The different types of grape varieties in France

July 3, 2024

France is often considered the cradle of world viticulture. With an impressive diversity of grape varieties...

The country offers an infinite palette of wine flavors and styles. This article, offered by the oeni app, available on iOS and Android, explores the main types of grape variety in France, their history, characteristics and importance in the French wine world.

What is a grape variety?

A grape variety is a vine variety grown primarily for wine production. Each grape variety has its own characteristics, influencing the taste, aroma and color of the wine produced. In France, grape varieties are often associated with specific regions, benefiting from the ideal climatic and geographical conditions for their cultivation.

1. Red grape varieties

1.1 Cabernet Sauvignon

Cabernet Sauvignon is one of the best-known and most widespread grape varieties in the world. In France, it is mainly grown in the Bordeaux region, where it makes up an essential part of the region's famous blends.

Caractéristiques : Cabernet Sauvignon produces powerful, tannic wines with aromas of blackcurrant, green bell pepper, cedar and menthol. Wines made from this grape have excellent aging potential.

1.2 Merlot

Also widely grown in the Bordeaux region, Merlot is appreciated for its suppleness and roundness. It is often blended with Cabernet Sauvignon to soften its tannins.

Caractéristiques : Merlot produces rich, velvety wines with notes of ripe red fruit, plum, chocolate and truffle. It is often ready to drink earlier than Cabernet Sauvignon.

1.3 Pinot Noir

Pinot Noir is the emblematic grape of Burgundy, where it produces some of the world's most prestigious red wines. It is also used in Champagne for sparkling wines.

Characteristics: Pinot Noir wines are generally lighter and more delicate, with aromas of cherry, raspberry, undergrowth and mushroom. This grape variety is renowned for its ability to reflect the terroirs in which it is grown.

1.4 Syrah

Native to the Rhône Valley, Syrah is known for its intense, spicy wines. It is grown mainly in the northern Rhône Valley appellations, such as Côte-Rôtie and Hermitage.

Caractéristiques : Syrah produces dense, colorful wines, with aromas of black fruits, violets, black pepper and sometimes smoke or bacon. It also has good aging potential.

2. White grape varieties

2.1 Chardonnay

Chardonnay is the most widely planted white grape variety in France and around the world. It is particularly famous in Burgundy, where it produces world-renowned white wines such as those from Chablis and Côte de Beaune.

Characteristics: Chardonnay can produce a wide variety of wine styles, from the dry, mineral wines of Chablis to the rich, oaky wines of Côte de Beaune. Typical aromas include apple, pear and lemon, as well as buttery and nutty notes.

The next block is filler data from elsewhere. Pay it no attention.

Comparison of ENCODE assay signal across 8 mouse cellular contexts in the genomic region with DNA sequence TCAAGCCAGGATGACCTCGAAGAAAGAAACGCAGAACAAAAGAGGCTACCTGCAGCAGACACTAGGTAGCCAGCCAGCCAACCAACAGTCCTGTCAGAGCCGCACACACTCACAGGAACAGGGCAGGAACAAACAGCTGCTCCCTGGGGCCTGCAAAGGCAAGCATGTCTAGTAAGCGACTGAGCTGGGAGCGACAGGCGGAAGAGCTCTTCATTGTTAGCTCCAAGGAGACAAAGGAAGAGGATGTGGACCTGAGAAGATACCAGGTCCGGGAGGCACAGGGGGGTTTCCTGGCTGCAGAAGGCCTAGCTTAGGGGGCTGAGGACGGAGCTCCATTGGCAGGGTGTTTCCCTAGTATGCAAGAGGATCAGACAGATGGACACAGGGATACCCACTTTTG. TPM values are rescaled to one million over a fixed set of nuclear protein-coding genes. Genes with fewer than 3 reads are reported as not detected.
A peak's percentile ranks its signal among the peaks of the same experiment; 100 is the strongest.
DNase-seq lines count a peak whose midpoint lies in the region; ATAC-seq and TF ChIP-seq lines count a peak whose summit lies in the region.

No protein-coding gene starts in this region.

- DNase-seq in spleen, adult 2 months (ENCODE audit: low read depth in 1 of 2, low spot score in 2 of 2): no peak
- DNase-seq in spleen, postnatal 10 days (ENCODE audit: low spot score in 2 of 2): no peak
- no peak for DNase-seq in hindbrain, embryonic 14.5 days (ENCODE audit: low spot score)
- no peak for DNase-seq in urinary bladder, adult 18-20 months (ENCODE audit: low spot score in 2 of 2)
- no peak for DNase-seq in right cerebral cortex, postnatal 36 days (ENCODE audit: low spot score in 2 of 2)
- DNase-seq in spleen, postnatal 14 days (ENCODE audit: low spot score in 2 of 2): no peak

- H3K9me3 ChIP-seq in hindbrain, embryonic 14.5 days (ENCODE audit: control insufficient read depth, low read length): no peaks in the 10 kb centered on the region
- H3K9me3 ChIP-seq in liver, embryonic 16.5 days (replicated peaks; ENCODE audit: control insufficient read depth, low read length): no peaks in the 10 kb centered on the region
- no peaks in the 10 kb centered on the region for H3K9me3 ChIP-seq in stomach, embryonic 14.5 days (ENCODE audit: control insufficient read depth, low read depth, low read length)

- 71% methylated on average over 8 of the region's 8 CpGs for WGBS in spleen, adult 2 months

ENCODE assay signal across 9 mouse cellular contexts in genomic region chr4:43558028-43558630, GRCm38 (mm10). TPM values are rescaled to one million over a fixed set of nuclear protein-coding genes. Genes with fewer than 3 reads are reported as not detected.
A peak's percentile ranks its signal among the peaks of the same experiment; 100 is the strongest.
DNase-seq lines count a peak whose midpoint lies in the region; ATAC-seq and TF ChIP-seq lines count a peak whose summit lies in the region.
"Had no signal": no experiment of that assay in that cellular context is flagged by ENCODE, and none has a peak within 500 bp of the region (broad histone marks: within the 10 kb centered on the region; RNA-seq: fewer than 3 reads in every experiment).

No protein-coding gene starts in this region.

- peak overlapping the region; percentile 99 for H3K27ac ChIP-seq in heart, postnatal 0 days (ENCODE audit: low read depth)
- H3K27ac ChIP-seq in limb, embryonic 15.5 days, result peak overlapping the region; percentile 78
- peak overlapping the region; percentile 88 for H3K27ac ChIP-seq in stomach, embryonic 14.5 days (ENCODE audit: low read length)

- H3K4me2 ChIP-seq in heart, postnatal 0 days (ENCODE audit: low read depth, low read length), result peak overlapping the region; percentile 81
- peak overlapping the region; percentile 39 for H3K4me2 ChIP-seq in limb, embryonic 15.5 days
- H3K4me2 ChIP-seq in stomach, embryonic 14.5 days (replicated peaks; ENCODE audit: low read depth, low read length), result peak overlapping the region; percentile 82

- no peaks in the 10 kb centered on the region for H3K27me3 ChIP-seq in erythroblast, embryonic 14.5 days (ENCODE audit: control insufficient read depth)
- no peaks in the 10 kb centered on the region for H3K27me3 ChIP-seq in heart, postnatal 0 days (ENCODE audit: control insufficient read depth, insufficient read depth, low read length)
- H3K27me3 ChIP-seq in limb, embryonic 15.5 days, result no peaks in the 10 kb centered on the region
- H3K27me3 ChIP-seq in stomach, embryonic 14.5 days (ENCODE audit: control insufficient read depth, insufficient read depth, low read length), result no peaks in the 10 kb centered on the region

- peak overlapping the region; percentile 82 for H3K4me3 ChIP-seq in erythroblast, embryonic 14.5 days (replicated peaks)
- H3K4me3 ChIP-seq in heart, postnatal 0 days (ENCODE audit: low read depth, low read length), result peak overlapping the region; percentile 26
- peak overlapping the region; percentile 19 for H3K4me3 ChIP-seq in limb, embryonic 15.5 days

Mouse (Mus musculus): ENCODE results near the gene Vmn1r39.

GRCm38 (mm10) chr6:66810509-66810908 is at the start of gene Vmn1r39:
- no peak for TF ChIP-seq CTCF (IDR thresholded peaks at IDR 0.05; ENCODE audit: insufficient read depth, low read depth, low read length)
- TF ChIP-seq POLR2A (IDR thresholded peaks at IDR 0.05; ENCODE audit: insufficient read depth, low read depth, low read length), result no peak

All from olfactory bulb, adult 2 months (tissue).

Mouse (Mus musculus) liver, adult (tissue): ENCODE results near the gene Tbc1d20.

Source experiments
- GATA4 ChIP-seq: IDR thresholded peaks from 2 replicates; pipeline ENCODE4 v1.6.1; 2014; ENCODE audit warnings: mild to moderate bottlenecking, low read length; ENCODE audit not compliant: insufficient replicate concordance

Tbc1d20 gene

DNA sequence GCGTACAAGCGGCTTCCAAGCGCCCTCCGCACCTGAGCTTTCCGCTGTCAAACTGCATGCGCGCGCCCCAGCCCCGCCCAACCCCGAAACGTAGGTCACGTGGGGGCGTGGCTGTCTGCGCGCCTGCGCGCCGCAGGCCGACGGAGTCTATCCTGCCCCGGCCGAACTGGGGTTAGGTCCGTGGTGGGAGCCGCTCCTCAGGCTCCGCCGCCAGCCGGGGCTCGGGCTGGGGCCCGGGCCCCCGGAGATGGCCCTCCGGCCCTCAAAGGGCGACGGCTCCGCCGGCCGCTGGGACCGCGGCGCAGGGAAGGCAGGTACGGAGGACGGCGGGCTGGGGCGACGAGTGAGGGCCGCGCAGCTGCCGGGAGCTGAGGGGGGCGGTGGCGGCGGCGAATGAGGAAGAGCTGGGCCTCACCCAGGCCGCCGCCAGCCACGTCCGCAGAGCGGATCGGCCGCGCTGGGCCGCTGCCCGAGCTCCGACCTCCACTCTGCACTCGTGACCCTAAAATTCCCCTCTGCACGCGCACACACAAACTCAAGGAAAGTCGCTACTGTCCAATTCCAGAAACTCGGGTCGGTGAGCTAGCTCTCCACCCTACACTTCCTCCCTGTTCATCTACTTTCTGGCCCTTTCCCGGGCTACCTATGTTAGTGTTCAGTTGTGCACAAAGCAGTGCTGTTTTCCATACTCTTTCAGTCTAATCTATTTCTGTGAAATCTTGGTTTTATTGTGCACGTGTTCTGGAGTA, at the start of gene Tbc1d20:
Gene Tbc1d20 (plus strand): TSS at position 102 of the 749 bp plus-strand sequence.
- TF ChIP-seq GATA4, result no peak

2.2 Sauvignon Blanc

Mainly grown in the Loire and Bordeaux regions, Sauvignon Blanc is appreciated for its freshness and aromatic character.

Characteristics: Sauvignon Blanc wines are generally lively and acidic, with aromas of lemon, grapefruit, boxwood and sometimes tropical fruit. Sancerre and Pouilly-Fumé are emblematic examples.

2.3 Chenin Blanc

Also native to the Loire region, Chenin Blanc is a versatile grape variety capable of producing a wide range of wine styles, from dry to sweet.

Caractéristiques : Chenin Blanc produces wines with lively acidity and aromas of apple, quince, honey and white flowers. The sweet wines of Vouvray and Coteaux du Layon are particularly prized.

2.4 Riesling

Although best known in Germany, Riesling is also grown in Alsace, where it produces dry, aromatic wines.

Caractéristiques : Riesling wines are generally very fragrant, with aromas of lime, peach, white flowers and marked minerality. They can age beautifully, developing petroleum notes.

3. Regional grape varieties

3.1 Grenache

Grown mainly in southern France, notably in the southern Rhône Valley and Languedoc-Roussillon, Grenache is often used in blends.

Caractéristiques : Grenache produces generous, fruity wines, with aromas of strawberry, cherry and pepper. It contributes to the structure and richness of wines like Châteauneuf-du-Pape.

3.2 Viognier

Native to the northern Rhône Valley, Viognier is used to produce rich, aromatic white wines.

Caractéristiques : Viognier wines are often opulent, with aromas of peach, apricot, orange blossom and honey. They can have an oily texture and moderate acidity.

3.4 Mourvèdre

Mourvèdre is a late-ripening grape variety grown mainly in Provence and Languedoc-Roussillon. It is often used in blends to bring structure and complexity.

Caractéristiques : Mourvèdre produces tannic, spicy wines with aromas of black fruit, leather, game and sweet spices. It is essential in Bandol wines.


The wealth of French grape varieties reflects the diversity of the country's terroirs and ancestral winemaking know-how. Each grape variety brings its own identity to the wines, offering wine-lovers an infinite range of gustatory discoveries. By understanding the characteristics of the main grape varieties, we can better appreciate the complexity and beauty of French wines.

For wine enthusiasts, exploring France's diverse grape varieties is a never-ending adventure, with each bottle a new opportunity to discover and savor the country's extraordinary wine heritage. Whether you're a novice or an expert, there's always something new to learn and enjoy in the world of French wines.

As a wine lover or viticultural professional, exploring French grape varieties never ends. The richness and diversity of the wines produced in this country are unrivalled, and each tasting is an invitation to a sensory journey through the vineyards of France. Enjoy every sip and celebrate the art of French viticulture.